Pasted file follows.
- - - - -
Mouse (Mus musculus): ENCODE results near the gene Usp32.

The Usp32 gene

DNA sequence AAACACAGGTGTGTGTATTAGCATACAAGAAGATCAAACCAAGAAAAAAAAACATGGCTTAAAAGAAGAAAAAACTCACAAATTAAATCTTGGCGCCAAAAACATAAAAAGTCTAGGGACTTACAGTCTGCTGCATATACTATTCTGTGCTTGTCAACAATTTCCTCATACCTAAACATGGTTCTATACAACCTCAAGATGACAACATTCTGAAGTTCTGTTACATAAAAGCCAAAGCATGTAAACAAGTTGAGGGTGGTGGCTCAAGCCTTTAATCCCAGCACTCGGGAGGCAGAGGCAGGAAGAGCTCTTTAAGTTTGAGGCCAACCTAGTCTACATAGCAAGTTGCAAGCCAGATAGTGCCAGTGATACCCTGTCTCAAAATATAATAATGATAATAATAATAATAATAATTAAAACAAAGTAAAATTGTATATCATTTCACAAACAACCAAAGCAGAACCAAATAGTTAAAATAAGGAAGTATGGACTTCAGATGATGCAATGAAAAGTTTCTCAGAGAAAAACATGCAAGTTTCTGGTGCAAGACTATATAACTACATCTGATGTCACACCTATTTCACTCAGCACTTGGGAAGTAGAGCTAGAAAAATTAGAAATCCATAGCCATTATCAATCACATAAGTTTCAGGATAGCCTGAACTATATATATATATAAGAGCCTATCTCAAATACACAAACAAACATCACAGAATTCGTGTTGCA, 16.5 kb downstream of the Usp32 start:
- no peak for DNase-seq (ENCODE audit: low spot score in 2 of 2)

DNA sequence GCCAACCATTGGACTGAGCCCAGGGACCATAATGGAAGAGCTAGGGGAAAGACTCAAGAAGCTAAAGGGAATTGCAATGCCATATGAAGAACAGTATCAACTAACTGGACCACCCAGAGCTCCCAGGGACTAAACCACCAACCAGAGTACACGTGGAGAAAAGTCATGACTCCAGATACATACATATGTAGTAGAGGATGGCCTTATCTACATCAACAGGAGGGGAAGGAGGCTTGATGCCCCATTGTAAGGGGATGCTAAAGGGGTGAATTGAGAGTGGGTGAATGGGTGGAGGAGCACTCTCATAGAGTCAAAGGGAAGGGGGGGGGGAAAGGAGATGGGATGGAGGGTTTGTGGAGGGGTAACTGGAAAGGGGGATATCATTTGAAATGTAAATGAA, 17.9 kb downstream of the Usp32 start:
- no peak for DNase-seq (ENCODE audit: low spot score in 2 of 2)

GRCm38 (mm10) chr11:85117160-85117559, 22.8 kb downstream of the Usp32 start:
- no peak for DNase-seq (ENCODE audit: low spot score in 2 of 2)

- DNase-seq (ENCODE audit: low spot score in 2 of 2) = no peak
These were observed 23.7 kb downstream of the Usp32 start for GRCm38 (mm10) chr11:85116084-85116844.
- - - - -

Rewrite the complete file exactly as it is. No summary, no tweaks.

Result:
Mouse (Mus musculus): ENCODE results near the gene Usp32.

The Usp32 gene

DNA sequence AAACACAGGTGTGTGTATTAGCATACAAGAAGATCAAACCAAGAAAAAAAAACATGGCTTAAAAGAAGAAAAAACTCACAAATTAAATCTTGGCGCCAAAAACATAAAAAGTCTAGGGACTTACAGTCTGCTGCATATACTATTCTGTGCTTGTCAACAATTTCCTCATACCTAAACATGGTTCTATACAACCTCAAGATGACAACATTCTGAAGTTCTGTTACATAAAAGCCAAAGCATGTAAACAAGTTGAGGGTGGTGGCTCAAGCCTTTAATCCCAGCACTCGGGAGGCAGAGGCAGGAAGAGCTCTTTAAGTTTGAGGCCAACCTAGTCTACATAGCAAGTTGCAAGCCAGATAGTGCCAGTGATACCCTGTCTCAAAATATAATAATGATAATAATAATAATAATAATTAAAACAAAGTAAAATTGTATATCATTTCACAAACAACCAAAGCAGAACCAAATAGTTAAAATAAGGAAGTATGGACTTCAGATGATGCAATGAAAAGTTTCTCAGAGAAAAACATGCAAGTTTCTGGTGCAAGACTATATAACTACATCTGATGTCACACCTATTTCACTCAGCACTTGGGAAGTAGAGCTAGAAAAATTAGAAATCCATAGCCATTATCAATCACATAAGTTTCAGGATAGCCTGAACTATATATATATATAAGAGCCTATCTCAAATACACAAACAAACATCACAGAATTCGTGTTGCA, 16.5 kb downstream of the Usp32 start:
- no peak for DNase-seq (ENCODE audit: low spot score in 2 of 2)

DNA sequence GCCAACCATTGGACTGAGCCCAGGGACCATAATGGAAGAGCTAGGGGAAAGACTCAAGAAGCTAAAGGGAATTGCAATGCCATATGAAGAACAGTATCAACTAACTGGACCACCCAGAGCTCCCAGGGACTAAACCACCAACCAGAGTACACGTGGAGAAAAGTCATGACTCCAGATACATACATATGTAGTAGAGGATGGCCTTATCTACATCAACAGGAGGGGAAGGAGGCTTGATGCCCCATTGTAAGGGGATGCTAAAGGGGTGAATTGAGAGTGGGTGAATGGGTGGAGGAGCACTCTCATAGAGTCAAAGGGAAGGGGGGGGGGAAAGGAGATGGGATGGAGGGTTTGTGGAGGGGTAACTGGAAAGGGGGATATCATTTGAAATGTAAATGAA, 17.9 kb downstream of the Usp32 start:
- no peak for DNase-seq (ENCODE audit: low spot score in 2 of 2)

GRCm38 (mm10) chr11:85117160-85117559, 22.8 kb downstream of the Usp32 start:
- no peak for DNase-seq (ENCODE audit: low spot score in 2 of 2)

- DNase-seq (ENCODE audit: low spot score in 2 of 2) = no peak
These were observed 23.7 kb downstream of the Usp32 start for GRCm38 (mm10) chr11:85116084-85116844.